Since the semester began, my cohort has been meeting together once a week to do informal critiques of each other’s work. We started doing this to get ourselves ready for our first critique week (a.k.a. crit week).
Crit week is essentially a week-long event where each grad student gives an artist talk about what they have been and are working on. A lot of us felt very unprepared for our critiques at the end of last semester in Thinking Through Making, so we decided to make sure that we are ready this time around.
Having a cohort system at Columbia College Chicago has been great. Somehow, almost magically, we all fit very well together. It’s bizarre how a group of strangers can get along so well together. Bizarre and helpful, as we have been able to help each other along so far. Case in point: our critique group.
We meet every Monday in the book bindery and show what we’ve been working on and bounce ideas off of each other. Sometimes it helps just to propose an idea you’ve been mulling over. More often than not, your peers can help tweak ideas and bring the whole thing together.
This last time, I showed them the start of a drawing that I’ve been planning forever. I started by pulling a large sheet of paper and pulp painting on it. The end result is going to be a building of layers and a portrait of a friend of mine from Dekalb. I also talked through the revelation that a boom series that I’m working on is a memoir, of sorts, but on a galactic scale. They were excited. I am excited. We talked through ways to get where I want it to be and generated a lot of great ideas. Having an extra few pairs of eyes can help in tying everything together.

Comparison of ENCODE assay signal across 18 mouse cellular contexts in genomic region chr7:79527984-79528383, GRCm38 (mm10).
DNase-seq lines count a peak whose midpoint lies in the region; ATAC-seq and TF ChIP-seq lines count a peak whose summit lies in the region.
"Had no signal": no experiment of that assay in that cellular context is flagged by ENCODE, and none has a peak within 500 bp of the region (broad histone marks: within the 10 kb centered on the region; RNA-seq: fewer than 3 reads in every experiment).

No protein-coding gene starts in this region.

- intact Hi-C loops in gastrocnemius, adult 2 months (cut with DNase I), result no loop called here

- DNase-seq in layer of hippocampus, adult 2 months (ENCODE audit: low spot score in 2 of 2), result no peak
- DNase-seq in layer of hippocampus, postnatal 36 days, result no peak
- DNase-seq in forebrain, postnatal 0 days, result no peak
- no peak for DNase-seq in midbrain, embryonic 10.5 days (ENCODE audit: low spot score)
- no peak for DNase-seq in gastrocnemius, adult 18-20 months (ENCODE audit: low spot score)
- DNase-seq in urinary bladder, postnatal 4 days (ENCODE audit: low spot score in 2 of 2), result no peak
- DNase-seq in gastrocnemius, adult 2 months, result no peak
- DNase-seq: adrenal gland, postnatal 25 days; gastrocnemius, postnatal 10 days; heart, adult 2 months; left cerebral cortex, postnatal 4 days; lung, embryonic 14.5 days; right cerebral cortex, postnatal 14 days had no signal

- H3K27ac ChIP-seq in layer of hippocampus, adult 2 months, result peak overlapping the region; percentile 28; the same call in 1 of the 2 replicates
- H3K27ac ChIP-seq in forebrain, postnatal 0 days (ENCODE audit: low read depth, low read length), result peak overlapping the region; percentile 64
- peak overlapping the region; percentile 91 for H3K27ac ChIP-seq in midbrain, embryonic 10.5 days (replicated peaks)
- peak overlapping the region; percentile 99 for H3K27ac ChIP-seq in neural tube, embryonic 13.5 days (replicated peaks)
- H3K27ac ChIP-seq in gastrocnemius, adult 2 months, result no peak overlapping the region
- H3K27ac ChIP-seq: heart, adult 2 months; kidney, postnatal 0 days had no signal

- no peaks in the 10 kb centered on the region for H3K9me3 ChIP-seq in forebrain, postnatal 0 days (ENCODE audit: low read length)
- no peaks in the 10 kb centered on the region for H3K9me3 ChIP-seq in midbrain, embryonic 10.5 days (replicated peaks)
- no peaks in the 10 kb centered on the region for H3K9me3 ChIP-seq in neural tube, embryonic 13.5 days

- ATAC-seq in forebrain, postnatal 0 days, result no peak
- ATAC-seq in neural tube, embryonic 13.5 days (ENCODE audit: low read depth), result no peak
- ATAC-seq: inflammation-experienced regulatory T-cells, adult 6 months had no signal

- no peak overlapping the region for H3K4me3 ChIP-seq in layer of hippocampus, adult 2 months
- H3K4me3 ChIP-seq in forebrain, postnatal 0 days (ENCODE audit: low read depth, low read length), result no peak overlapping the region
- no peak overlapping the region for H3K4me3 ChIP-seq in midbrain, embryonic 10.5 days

Another great thing about meeting together for crit each week is just being able to see what everyone is doing outside of having to worry about critiques. We aren’t all in the same studio class this semester, so this is our best chance to see each others’ work or to just catch up with one another.
I am so thankful that my cohort is such a supportive group of people. Having these critiques each week has been such a great help to my art practice. I don’t think there is a better way to succeed in art making than to have a group of people willing to wok through issues with you and vice versa. Seeing others’ work can inspire you to figure out problems you didn’t realize existed. To quote Zak Smith, “the best way to succeed as an artist is to surround yourself with other artists for as long as you can.” He said this when I met him at a visit he did to my undergraduate school, and I’m starting to understand what he meant.